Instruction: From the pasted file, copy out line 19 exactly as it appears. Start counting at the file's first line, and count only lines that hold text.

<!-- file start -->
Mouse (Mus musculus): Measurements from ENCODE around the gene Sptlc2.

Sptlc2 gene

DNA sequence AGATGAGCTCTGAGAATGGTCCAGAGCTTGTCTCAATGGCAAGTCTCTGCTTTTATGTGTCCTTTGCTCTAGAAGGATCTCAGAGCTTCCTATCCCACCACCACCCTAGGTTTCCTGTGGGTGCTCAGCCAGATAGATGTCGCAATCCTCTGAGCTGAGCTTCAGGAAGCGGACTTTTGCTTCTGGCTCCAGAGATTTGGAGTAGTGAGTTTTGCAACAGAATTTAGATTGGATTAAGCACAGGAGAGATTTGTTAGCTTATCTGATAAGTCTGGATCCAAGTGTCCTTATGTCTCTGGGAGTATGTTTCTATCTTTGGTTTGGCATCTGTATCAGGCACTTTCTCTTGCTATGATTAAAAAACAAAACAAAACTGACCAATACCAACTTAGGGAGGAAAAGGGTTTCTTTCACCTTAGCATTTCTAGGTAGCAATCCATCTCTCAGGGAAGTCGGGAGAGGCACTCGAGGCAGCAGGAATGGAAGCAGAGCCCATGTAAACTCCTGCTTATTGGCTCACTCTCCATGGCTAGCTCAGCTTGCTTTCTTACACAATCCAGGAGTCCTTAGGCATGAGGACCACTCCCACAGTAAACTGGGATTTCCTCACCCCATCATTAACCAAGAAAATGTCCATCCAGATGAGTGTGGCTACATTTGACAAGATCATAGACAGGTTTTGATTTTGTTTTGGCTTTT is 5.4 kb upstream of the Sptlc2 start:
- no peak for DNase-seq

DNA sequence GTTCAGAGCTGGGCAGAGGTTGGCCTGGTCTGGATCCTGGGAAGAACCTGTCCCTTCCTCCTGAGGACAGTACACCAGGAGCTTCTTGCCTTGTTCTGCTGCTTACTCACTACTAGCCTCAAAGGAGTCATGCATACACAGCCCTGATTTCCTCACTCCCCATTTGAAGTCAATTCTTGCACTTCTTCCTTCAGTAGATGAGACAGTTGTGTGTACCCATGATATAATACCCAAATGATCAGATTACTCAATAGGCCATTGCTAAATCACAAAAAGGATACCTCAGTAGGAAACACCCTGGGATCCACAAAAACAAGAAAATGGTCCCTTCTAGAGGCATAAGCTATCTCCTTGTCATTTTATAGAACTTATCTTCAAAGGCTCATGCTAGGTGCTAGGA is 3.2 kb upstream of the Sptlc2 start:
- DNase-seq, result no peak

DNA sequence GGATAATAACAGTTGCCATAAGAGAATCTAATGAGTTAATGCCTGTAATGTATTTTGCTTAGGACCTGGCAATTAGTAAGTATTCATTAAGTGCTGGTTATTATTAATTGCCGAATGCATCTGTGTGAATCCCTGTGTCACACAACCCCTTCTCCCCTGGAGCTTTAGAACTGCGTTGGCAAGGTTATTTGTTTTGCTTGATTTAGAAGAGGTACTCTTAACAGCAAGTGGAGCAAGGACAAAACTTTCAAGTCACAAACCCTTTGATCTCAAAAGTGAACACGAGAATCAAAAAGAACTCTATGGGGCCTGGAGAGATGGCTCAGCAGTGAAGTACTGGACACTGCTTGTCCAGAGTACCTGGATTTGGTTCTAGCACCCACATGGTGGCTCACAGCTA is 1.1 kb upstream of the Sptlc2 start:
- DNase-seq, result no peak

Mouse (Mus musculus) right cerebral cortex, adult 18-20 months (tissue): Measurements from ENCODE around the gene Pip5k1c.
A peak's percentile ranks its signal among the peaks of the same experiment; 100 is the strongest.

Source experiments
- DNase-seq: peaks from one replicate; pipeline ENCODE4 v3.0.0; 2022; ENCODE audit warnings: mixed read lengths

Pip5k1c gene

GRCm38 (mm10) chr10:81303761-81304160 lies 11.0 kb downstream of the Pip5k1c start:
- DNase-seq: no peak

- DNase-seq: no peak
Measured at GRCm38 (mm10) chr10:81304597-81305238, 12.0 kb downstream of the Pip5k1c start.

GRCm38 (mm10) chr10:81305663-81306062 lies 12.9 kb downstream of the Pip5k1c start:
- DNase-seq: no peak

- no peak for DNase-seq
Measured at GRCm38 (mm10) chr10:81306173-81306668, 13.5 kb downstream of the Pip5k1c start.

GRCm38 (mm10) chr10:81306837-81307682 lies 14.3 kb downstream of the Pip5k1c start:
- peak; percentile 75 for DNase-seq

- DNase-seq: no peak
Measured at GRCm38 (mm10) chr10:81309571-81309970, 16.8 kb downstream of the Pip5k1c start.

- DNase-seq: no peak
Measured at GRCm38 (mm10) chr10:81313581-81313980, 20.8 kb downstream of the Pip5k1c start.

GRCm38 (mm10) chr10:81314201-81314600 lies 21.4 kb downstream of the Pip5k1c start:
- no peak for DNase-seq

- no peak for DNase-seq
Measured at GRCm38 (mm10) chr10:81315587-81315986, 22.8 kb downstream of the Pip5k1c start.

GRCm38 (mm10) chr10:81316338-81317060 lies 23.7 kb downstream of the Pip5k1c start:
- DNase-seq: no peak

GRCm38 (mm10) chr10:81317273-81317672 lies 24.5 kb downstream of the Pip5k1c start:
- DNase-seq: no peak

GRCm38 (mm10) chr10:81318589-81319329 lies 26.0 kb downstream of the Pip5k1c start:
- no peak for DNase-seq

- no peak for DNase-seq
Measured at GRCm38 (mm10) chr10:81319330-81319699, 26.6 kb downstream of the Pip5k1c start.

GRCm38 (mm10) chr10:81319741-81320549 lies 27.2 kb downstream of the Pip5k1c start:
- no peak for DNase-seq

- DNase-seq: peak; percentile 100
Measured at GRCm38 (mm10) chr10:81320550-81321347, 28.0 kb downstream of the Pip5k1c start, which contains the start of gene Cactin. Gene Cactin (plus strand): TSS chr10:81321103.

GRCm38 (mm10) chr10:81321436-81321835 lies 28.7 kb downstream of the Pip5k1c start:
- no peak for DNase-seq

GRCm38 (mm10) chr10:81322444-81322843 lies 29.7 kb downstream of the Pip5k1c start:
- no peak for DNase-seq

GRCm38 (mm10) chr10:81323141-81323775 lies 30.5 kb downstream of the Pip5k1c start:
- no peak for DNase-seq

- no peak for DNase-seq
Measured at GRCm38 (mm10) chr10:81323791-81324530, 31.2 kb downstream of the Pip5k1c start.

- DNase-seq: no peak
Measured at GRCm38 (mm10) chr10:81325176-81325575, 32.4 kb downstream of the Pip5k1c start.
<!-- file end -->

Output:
- DNase-seq: no peak